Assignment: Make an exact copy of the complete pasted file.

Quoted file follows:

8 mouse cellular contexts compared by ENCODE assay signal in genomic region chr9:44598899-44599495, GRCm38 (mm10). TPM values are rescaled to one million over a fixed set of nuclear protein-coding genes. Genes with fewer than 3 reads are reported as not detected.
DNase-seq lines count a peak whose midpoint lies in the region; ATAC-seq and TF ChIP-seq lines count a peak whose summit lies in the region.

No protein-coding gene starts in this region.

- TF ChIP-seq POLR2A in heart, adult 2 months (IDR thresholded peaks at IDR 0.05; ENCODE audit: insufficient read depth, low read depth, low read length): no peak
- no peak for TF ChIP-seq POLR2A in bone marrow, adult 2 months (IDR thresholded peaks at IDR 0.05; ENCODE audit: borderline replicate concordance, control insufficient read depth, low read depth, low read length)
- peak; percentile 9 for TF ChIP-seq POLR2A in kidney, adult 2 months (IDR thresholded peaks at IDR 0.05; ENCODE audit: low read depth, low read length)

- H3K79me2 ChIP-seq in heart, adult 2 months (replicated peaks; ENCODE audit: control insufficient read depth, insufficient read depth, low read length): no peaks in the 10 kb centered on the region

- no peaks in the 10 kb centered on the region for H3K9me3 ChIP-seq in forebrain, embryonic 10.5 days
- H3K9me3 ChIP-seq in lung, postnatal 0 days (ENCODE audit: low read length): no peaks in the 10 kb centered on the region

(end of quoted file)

8 mouse cellular contexts compared by ENCODE assay signal in genomic region chr9:44598899-44599495, GRCm38 (mm10). TPM values are rescaled to one million over a fixed set of nuclear protein-coding genes. Genes with fewer than 3 reads are reported as not detected.
DNase-seq lines count a peak whose midpoint lies in the region; ATAC-seq and TF ChIP-seq lines count a peak whose summit lies in the region.

No protein-coding gene starts in this region.

- TF ChIP-seq POLR2A in heart, adult 2 months (IDR thresholded peaks at IDR 0.05; ENCODE audit: insufficient read depth, low read depth, low read length): no peak
- no peak for TF ChIP-seq POLR2A in bone marrow, adult 2 months (IDR thresholded peaks at IDR 0.05; ENCODE audit: borderline replicate concordance, control insufficient read depth, low read depth, low read length)
- peak; percentile 9 for TF ChIP-seq POLR2A in kidney, adult 2 months (IDR thresholded peaks at IDR 0.05; ENCODE audit: low read depth, low read length)

- H3K79me2 ChIP-seq in heart, adult 2 months (replicated peaks; ENCODE audit: control insufficient read depth, insufficient read depth, low read length): no peaks in the 10 kb centered on the region

- no peaks in the 10 kb centered on the region for H3K9me3 ChIP-seq in forebrain, embryonic 10.5 days
- H3K9me3 ChIP-seq in lung, postnatal 0 days (ENCODE audit: low read length): no peaks in the 10 kb centered on the region